Honors and achievements
Members of the College of Arts and Sciences community do excellent work that is recognized across the University and around the world.
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Kris Boreen, finance/budget manager,physics and astronomy, and Sisouvanh Keopanapay, academic coordinator, criminal justice and criminology, were named recipients of the WSU President’s Employee Excellence Award for 2013-14.
A team of WSU researchers in biological sciences and mathematics co-authored a paper about the 2009 H1N1 influenza pandemic on the Pullman campus that was published in the Journal of Biological Systems in December 2013. Lydia Miller, Mindy Morgan, and Sergey Lapin, all in mathematics, along with Theresa Jones in biological sciences and Elissa Schwartz, whose appointment is in both units, report on stochastic simulation models in “Individual-Based Computational Model Used To Explain 2009 Pandemic H1n1 In Rural Campus Community.”
Yvonne Berliner, adjunct professor, history, co-authored with Philip Benson a new textbook by Hodder Publications, The Mexican Revolution 1910-1940. Also, a series of Berliner’s oral history interviews with descendants in Chile of 19th-century German naturalist R.A. Philippi are cited in The Sociable Sciences, Darwin and His Contemporaries in Chile by Patience A. Schell, Palgrave 2013.
Gerald Berthiaume, professor, music, was selected to be named a fellow of the Music Teachers National Association Foundation, the nation’s top academic organization for pianists.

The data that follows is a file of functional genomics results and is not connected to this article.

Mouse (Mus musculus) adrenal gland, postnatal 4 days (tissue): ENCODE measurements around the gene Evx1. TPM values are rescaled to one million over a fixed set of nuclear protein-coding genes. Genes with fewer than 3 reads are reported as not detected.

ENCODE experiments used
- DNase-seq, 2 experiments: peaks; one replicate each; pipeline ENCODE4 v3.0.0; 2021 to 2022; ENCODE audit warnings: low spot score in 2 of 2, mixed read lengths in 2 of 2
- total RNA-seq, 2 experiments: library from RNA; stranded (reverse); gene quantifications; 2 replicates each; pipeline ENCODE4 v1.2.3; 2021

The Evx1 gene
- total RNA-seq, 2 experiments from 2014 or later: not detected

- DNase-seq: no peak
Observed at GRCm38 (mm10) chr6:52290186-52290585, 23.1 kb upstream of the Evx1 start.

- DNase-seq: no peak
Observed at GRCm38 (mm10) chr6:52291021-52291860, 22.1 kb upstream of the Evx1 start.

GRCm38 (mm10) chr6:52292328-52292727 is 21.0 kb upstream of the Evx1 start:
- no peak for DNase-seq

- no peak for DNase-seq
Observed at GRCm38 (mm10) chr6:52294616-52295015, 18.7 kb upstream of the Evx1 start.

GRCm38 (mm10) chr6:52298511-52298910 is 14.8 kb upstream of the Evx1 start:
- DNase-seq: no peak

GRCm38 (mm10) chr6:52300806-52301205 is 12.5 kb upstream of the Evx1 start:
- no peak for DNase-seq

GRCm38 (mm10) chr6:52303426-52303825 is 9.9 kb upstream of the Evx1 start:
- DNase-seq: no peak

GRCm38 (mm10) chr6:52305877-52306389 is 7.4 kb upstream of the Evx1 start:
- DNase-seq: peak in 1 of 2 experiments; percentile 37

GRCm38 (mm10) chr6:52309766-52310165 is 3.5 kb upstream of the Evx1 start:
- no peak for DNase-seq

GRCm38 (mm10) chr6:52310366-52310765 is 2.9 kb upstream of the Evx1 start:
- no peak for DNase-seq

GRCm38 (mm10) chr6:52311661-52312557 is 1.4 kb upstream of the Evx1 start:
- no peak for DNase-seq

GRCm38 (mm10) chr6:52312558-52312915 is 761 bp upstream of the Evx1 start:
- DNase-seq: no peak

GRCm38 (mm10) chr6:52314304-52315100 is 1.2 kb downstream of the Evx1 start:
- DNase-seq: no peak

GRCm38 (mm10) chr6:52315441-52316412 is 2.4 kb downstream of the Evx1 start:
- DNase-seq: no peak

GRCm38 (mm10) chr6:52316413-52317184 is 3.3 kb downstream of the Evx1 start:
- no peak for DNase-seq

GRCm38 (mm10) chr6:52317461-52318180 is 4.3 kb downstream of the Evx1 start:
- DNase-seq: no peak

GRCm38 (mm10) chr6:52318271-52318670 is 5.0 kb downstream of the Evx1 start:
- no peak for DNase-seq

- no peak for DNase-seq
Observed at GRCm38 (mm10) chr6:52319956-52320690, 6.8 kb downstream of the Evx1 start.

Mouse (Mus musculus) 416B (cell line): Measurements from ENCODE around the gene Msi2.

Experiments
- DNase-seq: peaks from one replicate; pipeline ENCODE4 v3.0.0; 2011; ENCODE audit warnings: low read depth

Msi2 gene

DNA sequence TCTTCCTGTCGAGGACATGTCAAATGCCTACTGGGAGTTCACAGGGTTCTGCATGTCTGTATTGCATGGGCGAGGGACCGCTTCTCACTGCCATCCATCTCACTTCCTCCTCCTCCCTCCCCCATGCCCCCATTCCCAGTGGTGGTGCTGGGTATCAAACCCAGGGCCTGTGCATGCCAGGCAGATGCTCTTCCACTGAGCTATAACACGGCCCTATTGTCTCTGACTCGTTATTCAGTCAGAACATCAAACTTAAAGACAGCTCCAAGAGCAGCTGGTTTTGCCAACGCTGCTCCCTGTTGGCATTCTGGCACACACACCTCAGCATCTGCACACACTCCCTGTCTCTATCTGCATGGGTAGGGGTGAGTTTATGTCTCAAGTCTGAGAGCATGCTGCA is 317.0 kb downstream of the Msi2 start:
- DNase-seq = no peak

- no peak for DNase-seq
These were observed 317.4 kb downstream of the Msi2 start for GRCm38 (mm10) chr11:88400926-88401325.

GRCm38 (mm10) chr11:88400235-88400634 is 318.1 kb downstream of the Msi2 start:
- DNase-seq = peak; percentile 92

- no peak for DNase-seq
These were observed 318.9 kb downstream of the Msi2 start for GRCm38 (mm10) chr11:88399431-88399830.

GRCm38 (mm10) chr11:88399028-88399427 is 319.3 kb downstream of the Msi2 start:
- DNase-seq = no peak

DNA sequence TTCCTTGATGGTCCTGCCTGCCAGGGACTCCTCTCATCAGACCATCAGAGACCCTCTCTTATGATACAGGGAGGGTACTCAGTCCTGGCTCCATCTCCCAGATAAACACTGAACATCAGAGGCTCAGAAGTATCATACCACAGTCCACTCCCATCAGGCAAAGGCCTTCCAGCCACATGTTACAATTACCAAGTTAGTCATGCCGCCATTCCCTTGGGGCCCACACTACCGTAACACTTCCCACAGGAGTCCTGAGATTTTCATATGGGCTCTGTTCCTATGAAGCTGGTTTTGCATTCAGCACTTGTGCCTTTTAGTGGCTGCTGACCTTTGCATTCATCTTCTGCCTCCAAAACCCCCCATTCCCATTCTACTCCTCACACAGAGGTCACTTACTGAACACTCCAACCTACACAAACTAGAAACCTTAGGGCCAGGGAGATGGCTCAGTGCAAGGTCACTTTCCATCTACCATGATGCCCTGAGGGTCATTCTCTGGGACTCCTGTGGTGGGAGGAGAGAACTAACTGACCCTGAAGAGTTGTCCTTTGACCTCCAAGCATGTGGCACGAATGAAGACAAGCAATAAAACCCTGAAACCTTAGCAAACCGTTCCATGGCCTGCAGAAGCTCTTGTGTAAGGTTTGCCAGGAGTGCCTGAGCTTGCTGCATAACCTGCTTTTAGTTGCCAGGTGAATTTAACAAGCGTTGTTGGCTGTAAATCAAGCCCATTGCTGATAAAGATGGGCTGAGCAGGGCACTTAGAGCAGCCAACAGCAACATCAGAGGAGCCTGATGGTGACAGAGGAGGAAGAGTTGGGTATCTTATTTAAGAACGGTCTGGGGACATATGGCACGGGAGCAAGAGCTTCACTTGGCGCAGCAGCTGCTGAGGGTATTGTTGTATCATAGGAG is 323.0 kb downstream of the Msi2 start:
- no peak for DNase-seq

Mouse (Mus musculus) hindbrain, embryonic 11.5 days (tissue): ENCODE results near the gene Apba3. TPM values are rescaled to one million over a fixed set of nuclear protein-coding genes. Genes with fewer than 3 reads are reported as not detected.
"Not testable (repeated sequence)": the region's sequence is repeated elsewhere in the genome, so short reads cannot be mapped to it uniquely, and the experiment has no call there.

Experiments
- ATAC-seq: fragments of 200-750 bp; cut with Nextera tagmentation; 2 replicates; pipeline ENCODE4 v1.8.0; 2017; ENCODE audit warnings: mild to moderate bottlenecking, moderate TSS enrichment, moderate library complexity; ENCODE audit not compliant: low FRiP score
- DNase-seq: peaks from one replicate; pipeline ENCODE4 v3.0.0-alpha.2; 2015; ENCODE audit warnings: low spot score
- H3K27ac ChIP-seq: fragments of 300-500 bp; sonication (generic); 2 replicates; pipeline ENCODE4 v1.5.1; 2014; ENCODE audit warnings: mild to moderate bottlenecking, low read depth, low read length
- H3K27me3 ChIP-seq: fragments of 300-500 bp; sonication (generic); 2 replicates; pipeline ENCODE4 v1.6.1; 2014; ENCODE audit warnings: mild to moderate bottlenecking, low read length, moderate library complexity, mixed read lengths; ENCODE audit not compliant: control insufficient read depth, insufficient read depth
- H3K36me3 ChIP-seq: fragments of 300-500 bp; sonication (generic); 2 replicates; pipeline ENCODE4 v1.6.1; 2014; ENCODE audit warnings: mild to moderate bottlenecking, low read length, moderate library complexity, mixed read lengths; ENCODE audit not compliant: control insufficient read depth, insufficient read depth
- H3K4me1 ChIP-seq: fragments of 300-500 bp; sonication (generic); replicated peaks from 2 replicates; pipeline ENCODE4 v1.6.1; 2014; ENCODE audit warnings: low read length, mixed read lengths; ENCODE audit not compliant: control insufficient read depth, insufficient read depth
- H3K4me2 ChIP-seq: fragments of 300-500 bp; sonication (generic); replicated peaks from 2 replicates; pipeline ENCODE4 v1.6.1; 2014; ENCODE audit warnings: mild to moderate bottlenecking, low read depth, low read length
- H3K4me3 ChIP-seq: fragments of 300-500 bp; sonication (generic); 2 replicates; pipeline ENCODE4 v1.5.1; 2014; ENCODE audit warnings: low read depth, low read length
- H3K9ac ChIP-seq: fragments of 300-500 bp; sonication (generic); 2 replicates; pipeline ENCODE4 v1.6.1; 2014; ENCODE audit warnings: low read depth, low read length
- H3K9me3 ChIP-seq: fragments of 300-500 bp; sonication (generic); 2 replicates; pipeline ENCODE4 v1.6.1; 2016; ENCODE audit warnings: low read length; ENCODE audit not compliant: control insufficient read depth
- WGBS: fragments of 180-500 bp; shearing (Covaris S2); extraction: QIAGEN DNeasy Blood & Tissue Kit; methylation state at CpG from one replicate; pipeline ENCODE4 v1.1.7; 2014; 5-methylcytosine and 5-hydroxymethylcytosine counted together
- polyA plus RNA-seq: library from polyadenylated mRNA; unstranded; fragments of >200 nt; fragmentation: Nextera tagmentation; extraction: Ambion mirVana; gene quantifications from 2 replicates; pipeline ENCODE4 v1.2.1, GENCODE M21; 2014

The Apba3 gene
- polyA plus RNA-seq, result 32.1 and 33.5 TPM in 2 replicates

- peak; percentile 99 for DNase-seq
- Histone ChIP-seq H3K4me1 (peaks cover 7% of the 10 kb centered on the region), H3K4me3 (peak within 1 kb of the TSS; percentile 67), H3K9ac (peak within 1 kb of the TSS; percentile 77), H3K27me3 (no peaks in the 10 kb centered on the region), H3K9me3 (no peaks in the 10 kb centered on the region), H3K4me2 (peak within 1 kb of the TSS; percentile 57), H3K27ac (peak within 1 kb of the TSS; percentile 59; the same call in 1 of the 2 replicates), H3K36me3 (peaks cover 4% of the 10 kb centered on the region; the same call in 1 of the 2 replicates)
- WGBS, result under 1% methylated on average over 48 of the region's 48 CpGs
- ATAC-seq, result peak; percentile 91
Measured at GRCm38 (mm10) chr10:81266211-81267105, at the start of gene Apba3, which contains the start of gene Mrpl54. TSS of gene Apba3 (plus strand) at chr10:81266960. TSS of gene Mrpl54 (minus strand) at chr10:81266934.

Ashish Bhattarai, graduate student, is first author with chemistry colleagues Kerry Hipps, professor and chair, and Ursula Mazur, professor, of a research paper in the Journal of the American Chemical Society, the world’s top chemistry journal: “A Single Molecule Level Study of the Temperature Dependent Kinetics for the Formation of Metal Porphyrin Monolayers on Au(111) from Solution.”
Leonard Burns, professor, psychology, recently published with colleagues three articles about the relationship of sluggish cognitive tempo and ADHD-inattention symptom dimensions: “Distinctions between Sluggish Cognitive Tempo, ADHD-IN and Depression Symptom Dimensions in Spanish First-Grade Children” in the Journal of Clinical Child and Adolescent Psychology; and both “Validity of the sluggish cognitive tempo symptom dimension in children: Sluggish cognitive tempo and ADHD-Inattention as distinct symptom dimensions” and “Structure and Validity of Sluggish Cognitive Tempo Using an Expanded Item Pool in Children with Attention-Deficit/Hyperactivity Disorder” in the Journal of Abnormal Child Psychology.
Omar Cornejo, assistant professor, biological sciences, is co-author of “The genome of a Late Pleistocene human from a Clovis burial site in western Montana” published in the journal Nature. The paper concludes a male infant, buried approximately 12,600 years ago with ochre-covered Clovis artifacts at the Anzick site, belonged to a meta-population from which many contemporary Native Americans are descended and is closely related to all indigenous American populations.
Dennis DeHart, assistant professor, fine arts, was invited by the American Studies Department of the University of Nantes, France, to present two joint keynote lectures for the international workshop The American and British Nations in Contemporary Landscape Photography. DeHart’s lecture is financially supported by the Centre de Recherche sur les Identités Nationales et l’Interculturalité (CRINI), Université de Nantes.
Chris Dickey, clinical assistant professor of tuba and euphonium, music, was a featured artist at the 2014 Isla Verde Bronces International Brass Festival in Cordoba, Argentina. He presented several master classes and recitals and conducted brass ensembles. Faculty participants were selected from among the finest brass pedagogues worldwide. Dickey also has been invited to perform at the 2014 International Tuba-Euphonium Conference in Bloomington, Ind. His recital will feature music set for professional recording release by Albany Records next spring.